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Believers in trailer park ‘give everything they have’

[SLIDESHOW=39074,39075,39076]EDITOR’S NOTES: This year’s Week of Prayer for International Missions in the Southern Baptist Convention is Nov. 30-Dec. 7 with the theme of “One Sacred Effort — Find your place in God’s story” from Matthew 28:19-20 (HCSB). The Lottie Moon Christmas Offering for International Missions in tandem with Cooperative Program gifts from Southern Baptist churches support approximately 4,800 international missionaries in seeking to fulfill the Great Commission. Gifts to the Lottie Moon offering are received through local Southern Baptist churches or online at imb.org/offering, where there are resources to promote the offering. This year’s goal is $175 million.

MONROE, Ga. (BP) — They are the forgotten people. The individuals you might not even notice if you passed them on the street.

They are in every community. On the fringes of neighborhoods dotted with white picket fences. At the end of gravel roads that seem to go nowhere. The people who wash your dishes at the chain restaurant. Change your car’s oil. Scramble your eggs at the local diner.

They are the forgotten people to almost everyone except Pam Whitehead, who affectionately refers to them as “my people.”

Her people live in Conestoga Mobile Home Park in Monroe, Ga., where a singlewide trailer serves as home base for the Southern Baptist missionary to minister to the real needs of her people as she shares about Jesus.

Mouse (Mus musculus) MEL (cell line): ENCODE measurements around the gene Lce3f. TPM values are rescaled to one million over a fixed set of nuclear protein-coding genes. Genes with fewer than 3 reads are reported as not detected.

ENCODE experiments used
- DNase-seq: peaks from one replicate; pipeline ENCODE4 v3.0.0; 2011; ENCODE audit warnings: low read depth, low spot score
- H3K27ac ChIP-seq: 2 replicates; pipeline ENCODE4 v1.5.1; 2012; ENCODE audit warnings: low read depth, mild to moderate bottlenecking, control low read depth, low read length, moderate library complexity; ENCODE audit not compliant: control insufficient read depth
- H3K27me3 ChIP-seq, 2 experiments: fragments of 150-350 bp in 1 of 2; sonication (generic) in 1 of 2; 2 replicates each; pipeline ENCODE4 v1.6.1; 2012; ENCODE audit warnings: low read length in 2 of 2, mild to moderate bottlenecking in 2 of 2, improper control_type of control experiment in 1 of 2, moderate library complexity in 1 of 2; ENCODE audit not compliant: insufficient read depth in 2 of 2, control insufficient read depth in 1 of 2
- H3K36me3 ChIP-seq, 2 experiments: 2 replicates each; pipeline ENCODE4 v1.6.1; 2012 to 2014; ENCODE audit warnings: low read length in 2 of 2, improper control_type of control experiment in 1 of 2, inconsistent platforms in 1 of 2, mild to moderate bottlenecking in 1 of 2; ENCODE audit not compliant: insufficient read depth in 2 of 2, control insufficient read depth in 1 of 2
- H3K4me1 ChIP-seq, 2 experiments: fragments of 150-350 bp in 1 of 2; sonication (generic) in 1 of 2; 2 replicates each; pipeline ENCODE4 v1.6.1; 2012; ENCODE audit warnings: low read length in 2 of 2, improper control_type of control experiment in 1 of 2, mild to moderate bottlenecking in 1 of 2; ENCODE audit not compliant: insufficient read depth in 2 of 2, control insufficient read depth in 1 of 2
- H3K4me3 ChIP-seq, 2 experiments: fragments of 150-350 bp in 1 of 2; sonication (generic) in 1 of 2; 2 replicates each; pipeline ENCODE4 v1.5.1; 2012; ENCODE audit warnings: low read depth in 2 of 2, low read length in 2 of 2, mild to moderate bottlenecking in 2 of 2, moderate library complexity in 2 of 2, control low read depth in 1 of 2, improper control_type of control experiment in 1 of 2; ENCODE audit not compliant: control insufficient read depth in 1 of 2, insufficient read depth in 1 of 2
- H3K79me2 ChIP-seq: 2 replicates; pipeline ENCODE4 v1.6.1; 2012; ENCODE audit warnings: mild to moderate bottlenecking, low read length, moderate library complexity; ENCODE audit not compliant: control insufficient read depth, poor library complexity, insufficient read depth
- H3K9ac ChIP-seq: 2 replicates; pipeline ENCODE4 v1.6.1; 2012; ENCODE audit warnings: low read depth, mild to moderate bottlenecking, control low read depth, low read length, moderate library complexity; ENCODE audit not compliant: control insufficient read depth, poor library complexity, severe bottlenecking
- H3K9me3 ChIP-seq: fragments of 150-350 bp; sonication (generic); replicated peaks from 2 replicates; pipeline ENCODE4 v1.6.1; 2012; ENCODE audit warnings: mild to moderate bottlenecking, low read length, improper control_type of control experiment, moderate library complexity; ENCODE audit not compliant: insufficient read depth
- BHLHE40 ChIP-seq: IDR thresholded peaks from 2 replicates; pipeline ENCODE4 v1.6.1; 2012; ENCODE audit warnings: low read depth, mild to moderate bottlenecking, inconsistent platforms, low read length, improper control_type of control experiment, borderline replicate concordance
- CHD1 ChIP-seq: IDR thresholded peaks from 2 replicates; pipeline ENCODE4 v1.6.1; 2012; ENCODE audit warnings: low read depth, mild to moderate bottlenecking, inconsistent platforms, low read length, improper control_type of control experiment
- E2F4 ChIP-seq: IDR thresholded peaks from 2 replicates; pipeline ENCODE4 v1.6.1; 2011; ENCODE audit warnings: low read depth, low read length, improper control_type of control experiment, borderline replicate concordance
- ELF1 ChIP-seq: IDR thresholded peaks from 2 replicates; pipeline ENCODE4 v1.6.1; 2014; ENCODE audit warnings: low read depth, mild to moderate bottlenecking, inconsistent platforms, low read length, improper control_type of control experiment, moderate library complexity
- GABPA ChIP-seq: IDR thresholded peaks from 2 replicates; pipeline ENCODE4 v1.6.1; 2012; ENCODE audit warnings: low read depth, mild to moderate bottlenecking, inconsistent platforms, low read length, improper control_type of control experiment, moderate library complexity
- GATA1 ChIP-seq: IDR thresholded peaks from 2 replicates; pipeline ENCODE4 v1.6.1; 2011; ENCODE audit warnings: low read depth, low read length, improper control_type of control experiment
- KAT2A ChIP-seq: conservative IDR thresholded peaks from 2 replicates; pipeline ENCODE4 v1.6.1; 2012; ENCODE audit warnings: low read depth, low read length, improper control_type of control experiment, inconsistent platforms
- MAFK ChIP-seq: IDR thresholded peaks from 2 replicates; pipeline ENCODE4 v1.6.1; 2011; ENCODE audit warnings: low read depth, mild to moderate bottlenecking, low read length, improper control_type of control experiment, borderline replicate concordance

Desperation and darkness

When it comes to housing options, Conestoga, for many, is the last step before homelessness.

There, the potholed community road, knee-high weeds and household belongings tossed aside with every eviction seem to reflect the desperation and darkness that most park residents have known.

Just a few years ago, the mobile home community — sitting just a few miles from a charming and picturesque downtown — was notorious for violence, drug trafficking, transience, even satanic rituals.

Still, Pam, a preschool teacher, and her husband John, a juvenile probation officer, were unexpectedly drawn to the park.

The couple, along with prayer teams, began praying over the park and its residents in 2002.

“The Father opened the doors wide through two-and-a-half years of prayerwalking,” Pam said.

The Whiteheads began slowly building relationships with the residents and by 2004 were planning a yard sale, block party, drug program, Easter egg hunt and family fall festival.

It didn’t take long for John, who had once described the park as the “doorstep to hell,” to say he was in over his heart with the ministry.

The couple continued to minister to the people in the park, offering church services for the first time in April 2005.

Everything seemed to be going smoothly until five days before Christmas in 2010, when John Whitehead unexpectedly passed away.

Tears of sorrow would flow, only to be replaced with tears of joy, as the now-widowed mother of four young adults, including her youngest son with Asperger’s syndrome, sensed God’s call to continue the ministry.

Local pastors began taking turns preaching at the mission on Sunday mornings; when they’re unavailable, Pam leads a group Bible study.

“Pam is a person of vision and a person of commitment,” said Allen Hill, interim director of missions for Appalachee Baptist Association and a former International Mission Board missionary to the Philippines.

Not for the faint of heart

Slowly, with the ministry presence in the park, conditions began improving.